It’s a new month — time for a new batch of name-related quotations!
When it came to deciding what to call the chain, [Dave Thomas] tried out the names of all five of his children before he settled on the nickname for his daughter, Melinda, which was Wendy.
Before my dad left us [in 2002], we had a long conversation about him naming the restaurant Wendy’s. It was the first time we’d ever had this conversation. He said, “You know what? I’m sorry.” I asked him what he meant. He explained, “I should’ve just named it after myself, because it put a lot of pressure on you.”
From a 2017 LDS Living article about Mormon names:
Jennifer Mansfield, a current graduate student in the Folklore Program at Utah State University, identified six different types of Mormon names: religious (Moroni, Nephi, Brigham), combination (Taylee, Mandylyn), invented (Kaislen), creatively spelled (Kady, Taeler), ancestral (Freestone, Jenkin), and themed (Monson, Hinckley, Kimball).
From CUNY linguist Leonard R. N. Ashley (via Futility Closet):
I once had a student named Usmail, which I at first thought was some Hispanic version of Ishmael. It transpired that he had been named for the only contact his family in a remote Puerto Rican village enjoyed with the outside world, the red-white-and-blue truck that came frequently and had painted on its side US Mail.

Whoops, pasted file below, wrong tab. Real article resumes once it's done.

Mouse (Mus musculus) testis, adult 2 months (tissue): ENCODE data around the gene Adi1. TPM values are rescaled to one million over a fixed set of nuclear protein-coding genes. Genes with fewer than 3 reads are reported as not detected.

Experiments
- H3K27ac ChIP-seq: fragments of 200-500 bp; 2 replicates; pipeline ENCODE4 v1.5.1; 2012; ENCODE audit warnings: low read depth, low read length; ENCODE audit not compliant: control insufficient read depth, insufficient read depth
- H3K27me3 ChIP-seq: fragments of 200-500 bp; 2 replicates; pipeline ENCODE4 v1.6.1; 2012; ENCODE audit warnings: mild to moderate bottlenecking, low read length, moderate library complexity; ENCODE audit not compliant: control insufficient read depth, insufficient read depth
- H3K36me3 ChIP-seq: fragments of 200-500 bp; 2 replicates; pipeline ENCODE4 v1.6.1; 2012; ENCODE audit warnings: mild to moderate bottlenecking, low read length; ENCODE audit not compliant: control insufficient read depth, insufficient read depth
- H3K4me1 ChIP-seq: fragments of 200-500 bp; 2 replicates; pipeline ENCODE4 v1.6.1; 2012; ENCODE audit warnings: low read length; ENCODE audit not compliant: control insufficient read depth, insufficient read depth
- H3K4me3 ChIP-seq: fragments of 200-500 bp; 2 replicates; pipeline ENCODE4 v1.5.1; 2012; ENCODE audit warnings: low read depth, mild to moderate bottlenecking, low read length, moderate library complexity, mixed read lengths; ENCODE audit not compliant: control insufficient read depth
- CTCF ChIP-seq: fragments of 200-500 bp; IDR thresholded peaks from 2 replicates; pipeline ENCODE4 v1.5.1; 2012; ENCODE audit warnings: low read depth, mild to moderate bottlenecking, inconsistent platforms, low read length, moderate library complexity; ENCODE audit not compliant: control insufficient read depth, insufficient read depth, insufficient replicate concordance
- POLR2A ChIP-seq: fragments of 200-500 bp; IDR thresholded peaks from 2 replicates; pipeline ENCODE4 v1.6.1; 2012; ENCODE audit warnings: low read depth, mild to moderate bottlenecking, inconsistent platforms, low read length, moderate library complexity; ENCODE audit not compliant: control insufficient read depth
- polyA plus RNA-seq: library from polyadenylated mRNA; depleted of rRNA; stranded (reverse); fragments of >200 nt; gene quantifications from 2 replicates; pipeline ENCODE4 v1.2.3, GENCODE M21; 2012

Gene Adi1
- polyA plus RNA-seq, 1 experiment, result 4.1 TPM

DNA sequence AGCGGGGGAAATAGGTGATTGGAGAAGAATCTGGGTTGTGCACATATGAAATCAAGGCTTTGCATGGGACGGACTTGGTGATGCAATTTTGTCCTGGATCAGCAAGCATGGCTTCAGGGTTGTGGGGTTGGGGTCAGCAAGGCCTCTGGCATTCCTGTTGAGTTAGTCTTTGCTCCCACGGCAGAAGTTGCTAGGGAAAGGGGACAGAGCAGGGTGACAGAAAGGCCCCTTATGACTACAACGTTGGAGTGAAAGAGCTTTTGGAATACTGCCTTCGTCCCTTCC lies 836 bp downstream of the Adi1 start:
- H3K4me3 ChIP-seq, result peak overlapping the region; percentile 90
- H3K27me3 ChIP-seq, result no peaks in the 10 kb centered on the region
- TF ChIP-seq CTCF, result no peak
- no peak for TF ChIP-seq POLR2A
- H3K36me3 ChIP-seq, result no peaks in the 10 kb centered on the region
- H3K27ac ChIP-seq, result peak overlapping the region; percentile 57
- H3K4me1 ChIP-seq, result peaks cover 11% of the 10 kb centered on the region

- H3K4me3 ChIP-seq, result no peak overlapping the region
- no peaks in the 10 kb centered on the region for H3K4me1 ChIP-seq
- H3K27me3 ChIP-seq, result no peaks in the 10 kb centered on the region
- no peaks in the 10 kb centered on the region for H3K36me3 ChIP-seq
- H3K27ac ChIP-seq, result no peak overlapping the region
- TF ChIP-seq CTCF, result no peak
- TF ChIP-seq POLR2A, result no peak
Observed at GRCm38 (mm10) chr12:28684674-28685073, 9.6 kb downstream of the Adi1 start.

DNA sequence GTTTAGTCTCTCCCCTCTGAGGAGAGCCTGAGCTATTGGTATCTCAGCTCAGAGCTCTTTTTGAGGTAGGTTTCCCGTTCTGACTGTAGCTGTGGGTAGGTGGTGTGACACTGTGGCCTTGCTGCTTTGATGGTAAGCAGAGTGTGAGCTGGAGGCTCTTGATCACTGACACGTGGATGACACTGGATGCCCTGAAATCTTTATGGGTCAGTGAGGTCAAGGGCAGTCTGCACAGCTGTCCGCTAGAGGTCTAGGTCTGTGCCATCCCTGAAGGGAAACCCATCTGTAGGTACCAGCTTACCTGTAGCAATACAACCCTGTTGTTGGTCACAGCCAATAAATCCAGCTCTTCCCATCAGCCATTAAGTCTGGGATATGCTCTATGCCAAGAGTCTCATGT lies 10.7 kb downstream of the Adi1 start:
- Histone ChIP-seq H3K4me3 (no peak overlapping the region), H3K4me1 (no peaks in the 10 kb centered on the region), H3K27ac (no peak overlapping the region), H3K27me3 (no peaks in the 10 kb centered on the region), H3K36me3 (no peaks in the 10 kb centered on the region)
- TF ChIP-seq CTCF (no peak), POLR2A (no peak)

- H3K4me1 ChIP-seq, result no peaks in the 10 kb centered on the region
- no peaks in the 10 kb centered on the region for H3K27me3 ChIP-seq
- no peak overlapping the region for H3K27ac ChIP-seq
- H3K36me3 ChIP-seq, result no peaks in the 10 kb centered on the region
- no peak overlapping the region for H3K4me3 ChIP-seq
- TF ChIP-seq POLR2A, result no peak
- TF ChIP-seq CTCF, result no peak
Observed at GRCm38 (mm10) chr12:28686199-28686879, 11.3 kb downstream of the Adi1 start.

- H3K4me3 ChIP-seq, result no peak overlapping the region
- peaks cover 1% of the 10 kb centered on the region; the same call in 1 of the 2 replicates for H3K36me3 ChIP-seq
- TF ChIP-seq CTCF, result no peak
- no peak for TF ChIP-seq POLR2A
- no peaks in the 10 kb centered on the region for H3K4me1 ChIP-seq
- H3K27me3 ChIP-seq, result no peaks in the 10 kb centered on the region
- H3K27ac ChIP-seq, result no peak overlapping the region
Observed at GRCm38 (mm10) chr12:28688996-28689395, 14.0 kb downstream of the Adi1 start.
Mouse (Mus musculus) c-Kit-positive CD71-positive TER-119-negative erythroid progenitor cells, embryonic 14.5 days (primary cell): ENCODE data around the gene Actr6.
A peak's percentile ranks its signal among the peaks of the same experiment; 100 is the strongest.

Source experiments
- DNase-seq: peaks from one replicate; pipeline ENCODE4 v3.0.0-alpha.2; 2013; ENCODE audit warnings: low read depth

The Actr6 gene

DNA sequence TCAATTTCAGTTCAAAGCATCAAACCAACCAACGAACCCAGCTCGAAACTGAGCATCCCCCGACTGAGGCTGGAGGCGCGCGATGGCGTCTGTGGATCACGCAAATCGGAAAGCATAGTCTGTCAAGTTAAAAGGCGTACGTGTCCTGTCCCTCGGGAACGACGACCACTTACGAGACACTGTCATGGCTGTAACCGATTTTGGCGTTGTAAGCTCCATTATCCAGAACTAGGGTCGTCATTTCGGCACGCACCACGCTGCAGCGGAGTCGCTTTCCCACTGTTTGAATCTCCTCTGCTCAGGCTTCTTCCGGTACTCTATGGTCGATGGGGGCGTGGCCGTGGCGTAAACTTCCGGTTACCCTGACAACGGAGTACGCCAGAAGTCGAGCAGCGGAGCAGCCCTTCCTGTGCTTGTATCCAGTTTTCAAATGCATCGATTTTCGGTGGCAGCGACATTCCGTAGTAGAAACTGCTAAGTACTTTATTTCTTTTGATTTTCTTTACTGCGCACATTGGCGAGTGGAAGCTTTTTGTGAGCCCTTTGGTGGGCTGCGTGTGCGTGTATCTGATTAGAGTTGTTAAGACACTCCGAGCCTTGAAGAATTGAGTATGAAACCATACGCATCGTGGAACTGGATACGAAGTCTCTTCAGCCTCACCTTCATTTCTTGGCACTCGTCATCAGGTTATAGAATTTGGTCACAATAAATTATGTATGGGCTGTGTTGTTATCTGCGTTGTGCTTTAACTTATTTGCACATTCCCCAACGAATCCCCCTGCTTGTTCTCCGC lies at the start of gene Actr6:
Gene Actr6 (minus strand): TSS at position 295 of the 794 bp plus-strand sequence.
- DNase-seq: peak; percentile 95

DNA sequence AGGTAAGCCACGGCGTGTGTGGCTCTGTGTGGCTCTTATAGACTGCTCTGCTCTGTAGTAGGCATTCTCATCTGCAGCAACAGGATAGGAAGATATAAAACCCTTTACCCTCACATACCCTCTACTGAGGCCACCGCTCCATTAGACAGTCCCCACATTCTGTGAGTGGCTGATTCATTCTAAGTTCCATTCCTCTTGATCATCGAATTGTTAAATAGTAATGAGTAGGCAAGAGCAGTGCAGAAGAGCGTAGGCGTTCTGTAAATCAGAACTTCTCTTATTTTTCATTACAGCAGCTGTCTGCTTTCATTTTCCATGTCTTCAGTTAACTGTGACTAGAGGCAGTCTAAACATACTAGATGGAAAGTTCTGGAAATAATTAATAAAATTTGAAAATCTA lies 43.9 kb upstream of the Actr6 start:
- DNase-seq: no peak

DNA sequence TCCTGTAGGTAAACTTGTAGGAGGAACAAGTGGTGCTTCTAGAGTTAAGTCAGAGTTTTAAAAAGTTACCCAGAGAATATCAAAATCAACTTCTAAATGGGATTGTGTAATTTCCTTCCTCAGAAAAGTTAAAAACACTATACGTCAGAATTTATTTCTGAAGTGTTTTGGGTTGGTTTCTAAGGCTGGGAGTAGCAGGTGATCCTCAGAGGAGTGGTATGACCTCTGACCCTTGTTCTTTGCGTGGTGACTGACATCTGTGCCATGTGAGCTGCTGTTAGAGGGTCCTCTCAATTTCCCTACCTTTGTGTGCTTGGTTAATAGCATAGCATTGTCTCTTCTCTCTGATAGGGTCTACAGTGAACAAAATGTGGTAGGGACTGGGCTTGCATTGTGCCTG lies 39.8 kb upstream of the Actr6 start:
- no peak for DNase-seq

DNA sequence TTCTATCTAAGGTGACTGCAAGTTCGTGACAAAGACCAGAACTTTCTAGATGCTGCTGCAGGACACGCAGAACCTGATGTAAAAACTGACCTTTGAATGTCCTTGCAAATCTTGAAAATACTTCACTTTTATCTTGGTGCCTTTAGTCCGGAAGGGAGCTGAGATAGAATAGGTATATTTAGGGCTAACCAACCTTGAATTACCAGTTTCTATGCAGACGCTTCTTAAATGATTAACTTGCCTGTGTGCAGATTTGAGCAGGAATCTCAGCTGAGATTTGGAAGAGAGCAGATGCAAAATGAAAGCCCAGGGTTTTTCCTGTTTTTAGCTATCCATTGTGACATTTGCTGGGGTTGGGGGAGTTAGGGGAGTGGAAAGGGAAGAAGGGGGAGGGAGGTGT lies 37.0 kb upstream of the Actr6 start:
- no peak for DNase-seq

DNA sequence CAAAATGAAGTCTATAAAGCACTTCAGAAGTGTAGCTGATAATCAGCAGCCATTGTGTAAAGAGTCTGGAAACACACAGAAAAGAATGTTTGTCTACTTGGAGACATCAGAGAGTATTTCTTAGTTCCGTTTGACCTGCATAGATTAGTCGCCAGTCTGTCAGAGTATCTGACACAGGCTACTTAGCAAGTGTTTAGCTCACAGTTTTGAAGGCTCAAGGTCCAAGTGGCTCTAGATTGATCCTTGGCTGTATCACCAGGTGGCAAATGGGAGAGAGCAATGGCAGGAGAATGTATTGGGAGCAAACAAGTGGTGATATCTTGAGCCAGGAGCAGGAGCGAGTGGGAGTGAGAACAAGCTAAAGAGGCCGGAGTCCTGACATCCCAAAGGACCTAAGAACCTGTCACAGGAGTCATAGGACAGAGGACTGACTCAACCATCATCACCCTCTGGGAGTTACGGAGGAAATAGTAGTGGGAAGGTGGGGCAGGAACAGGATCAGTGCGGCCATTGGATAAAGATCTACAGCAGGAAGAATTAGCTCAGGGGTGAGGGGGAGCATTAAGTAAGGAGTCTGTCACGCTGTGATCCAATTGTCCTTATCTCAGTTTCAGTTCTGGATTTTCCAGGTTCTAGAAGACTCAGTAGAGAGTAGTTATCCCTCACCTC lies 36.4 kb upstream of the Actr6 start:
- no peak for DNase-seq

(Here are more names like Usmail.)
From the obituary of Art Ginsburg, founder of Art’s Deli in Los Angeles:
Using family recipes and an investment of $3,000, he opened Art’s Deli — “where every sandwich is a work of Art” — on June 22, 1957.
There are no automobiles on Pitcairn, and the island’s rocks and cliffs bear names redolent of long-ago tragedies: “Where Dan Fall,” “Where Minnie Off,” “Oh Dear.”
Besides his daughter Jacqueline, Mr. Christian’s survivors include his wife, the former Betty Christian, whom he married in 1966 (like many Pitcairn couples, they are distant cousins); three other daughters, Raelene Christian, Sherileen Christian and Darlene McIntyre; and six grandchildren.
From a Stir post about “Teen Mom” Leah Messer and her new baby Adalynn:
[S]he is spending the whole week correcting every media report out there on how to spell the baby’s name. Whoops!
The problem started when US Weekly spelled the little girl’s name with two “d”s instead of one, and just spiraled from there. Leah has had to turn to social media to make the correction.
Sounds like the Teen Mom just got a taste of what happens when you decide you need your baby’s name to be insanely “unique.”
From Summer Pierre’s blog post about her name:
I grew up in what I have learned since then, is considered an ALTERNATIVE environment. I went to a hippie school, and my classmates had names that included Andromeda, Boreas, Vitali, Oak, and Rolly (pronounced Role-e) (hi guys!). Considering the roll call, I was kind of the “Jane Smith” of the group. However, regardless of the pillows on the floor, and meetings where we had to discuss our feelings, I still got teased on the playground and called names.